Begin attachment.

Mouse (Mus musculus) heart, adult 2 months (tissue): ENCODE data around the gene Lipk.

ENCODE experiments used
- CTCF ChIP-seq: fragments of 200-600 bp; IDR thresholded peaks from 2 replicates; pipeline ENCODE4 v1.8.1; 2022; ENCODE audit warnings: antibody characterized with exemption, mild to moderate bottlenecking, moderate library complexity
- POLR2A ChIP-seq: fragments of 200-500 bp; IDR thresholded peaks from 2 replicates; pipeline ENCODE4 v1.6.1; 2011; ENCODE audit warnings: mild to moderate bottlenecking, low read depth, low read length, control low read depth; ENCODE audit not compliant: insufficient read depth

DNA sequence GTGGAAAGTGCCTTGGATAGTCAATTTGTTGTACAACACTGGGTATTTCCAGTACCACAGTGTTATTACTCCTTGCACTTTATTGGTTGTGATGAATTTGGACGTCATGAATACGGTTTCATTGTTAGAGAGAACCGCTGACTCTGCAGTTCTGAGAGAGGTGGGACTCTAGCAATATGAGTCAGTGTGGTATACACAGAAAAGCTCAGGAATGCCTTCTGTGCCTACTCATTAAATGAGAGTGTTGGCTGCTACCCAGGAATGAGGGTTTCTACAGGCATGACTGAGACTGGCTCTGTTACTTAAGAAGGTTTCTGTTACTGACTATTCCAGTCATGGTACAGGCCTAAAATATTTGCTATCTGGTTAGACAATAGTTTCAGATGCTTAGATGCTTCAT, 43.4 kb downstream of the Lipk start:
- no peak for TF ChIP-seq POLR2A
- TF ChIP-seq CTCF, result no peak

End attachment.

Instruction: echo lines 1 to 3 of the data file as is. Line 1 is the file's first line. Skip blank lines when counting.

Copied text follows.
Mouse (Mus musculus) heart, adult 2 months (tissue): ENCODE data around the gene Lipk.

ENCODE experiments used
- CTCF ChIP-seq: fragments of 200-600 bp; IDR thresholded peaks from 2 replicates; pipeline ENCODE4 v1.8.1; 2022; ENCODE audit warnings: antibody characterized with exemption, mild to moderate bottlenecking, moderate library complexity